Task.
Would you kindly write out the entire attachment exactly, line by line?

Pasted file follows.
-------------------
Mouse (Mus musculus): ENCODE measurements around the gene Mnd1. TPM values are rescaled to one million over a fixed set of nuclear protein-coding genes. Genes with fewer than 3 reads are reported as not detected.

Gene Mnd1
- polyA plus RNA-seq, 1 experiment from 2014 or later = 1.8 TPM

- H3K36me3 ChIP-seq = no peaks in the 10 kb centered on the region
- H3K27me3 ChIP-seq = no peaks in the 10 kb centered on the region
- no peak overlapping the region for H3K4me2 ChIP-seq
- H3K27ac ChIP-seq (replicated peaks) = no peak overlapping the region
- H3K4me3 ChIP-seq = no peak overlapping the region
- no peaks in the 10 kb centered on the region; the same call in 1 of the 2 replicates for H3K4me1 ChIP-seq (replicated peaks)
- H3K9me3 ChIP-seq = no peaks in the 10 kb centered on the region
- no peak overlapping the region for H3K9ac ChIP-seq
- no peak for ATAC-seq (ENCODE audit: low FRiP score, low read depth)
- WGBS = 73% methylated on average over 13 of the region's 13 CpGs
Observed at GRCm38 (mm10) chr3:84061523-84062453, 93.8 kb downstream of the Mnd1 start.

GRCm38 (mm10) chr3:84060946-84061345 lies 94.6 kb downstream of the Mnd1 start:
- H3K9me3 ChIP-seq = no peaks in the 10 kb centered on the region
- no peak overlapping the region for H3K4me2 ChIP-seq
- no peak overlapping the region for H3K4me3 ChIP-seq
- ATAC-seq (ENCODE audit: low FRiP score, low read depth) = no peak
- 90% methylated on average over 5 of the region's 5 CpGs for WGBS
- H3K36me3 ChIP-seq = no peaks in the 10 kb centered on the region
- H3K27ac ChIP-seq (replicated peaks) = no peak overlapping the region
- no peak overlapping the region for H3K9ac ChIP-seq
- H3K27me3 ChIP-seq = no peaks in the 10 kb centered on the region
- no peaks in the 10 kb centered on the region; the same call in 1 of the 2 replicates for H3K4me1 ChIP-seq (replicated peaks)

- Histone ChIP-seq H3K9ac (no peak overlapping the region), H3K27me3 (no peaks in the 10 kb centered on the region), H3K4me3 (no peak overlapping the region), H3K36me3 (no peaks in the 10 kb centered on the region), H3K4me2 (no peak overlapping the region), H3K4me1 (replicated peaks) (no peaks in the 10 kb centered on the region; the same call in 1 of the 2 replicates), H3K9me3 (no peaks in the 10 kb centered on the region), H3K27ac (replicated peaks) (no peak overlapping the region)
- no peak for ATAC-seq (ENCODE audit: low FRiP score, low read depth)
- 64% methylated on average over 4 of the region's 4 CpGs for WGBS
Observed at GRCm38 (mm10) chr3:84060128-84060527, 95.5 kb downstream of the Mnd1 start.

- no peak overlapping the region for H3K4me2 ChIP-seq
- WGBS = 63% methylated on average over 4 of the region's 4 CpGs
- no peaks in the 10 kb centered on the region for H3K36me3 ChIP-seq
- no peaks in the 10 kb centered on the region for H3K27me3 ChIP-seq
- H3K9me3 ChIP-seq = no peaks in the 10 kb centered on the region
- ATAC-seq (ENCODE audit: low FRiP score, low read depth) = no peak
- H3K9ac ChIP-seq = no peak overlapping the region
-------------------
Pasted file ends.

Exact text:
Mouse (Mus musculus): ENCODE measurements around the gene Mnd1. TPM values are rescaled to one million over a fixed set of nuclear protein-coding genes. Genes with fewer than 3 reads are reported as not detected.

Gene Mnd1
- polyA plus RNA-seq, 1 experiment from 2014 or later = 1.8 TPM

- H3K36me3 ChIP-seq = no peaks in the 10 kb centered on the region
- H3K27me3 ChIP-seq = no peaks in the 10 kb centered on the region
- no peak overlapping the region for H3K4me2 ChIP-seq
- H3K27ac ChIP-seq (replicated peaks) = no peak overlapping the region
- H3K4me3 ChIP-seq = no peak overlapping the region
- no peaks in the 10 kb centered on the region; the same call in 1 of the 2 replicates for H3K4me1 ChIP-seq (replicated peaks)
- H3K9me3 ChIP-seq = no peaks in the 10 kb centered on the region
- no peak overlapping the region for H3K9ac ChIP-seq
- no peak for ATAC-seq (ENCODE audit: low FRiP score, low read depth)
- WGBS = 73% methylated on average over 13 of the region's 13 CpGs
Observed at GRCm38 (mm10) chr3:84061523-84062453, 93.8 kb downstream of the Mnd1 start.

GRCm38 (mm10) chr3:84060946-84061345 lies 94.6 kb downstream of the Mnd1 start:
- H3K9me3 ChIP-seq = no peaks in the 10 kb centered on the region
- no peak overlapping the region for H3K4me2 ChIP-seq
- no peak overlapping the region for H3K4me3 ChIP-seq
- ATAC-seq (ENCODE audit: low FRiP score, low read depth) = no peak
- 90% methylated on average over 5 of the region's 5 CpGs for WGBS
- H3K36me3 ChIP-seq = no peaks in the 10 kb centered on the region
- H3K27ac ChIP-seq (replicated peaks) = no peak overlapping the region
- no peak overlapping the region for H3K9ac ChIP-seq
- H3K27me3 ChIP-seq = no peaks in the 10 kb centered on the region
- no peaks in the 10 kb centered on the region; the same call in 1 of the 2 replicates for H3K4me1 ChIP-seq (replicated peaks)

- Histone ChIP-seq H3K9ac (no peak overlapping the region), H3K27me3 (no peaks in the 10 kb centered on the region), H3K4me3 (no peak overlapping the region), H3K36me3 (no peaks in the 10 kb centered on the region), H3K4me2 (no peak overlapping the region), H3K4me1 (replicated peaks) (no peaks in the 10 kb centered on the region; the same call in 1 of the 2 replicates), H3K9me3 (no peaks in the 10 kb centered on the region), H3K27ac (replicated peaks) (no peak overlapping the region)
- no peak for ATAC-seq (ENCODE audit: low FRiP score, low read depth)
- 64% methylated on average over 4 of the region's 4 CpGs for WGBS
Observed at GRCm38 (mm10) chr3:84060128-84060527, 95.5 kb downstream of the Mnd1 start.

- no peak overlapping the region for H3K4me2 ChIP-seq
- WGBS = 63% methylated on average over 4 of the region's 4 CpGs
- no peaks in the 10 kb centered on the region for H3K36me3 ChIP-seq
- no peaks in the 10 kb centered on the region for H3K27me3 ChIP-seq
- H3K9me3 ChIP-seq = no peaks in the 10 kb centered on the region
- ATAC-seq (ENCODE audit: low FRiP score, low read depth) = no peak
- H3K9ac ChIP-seq = no peak overlapping the region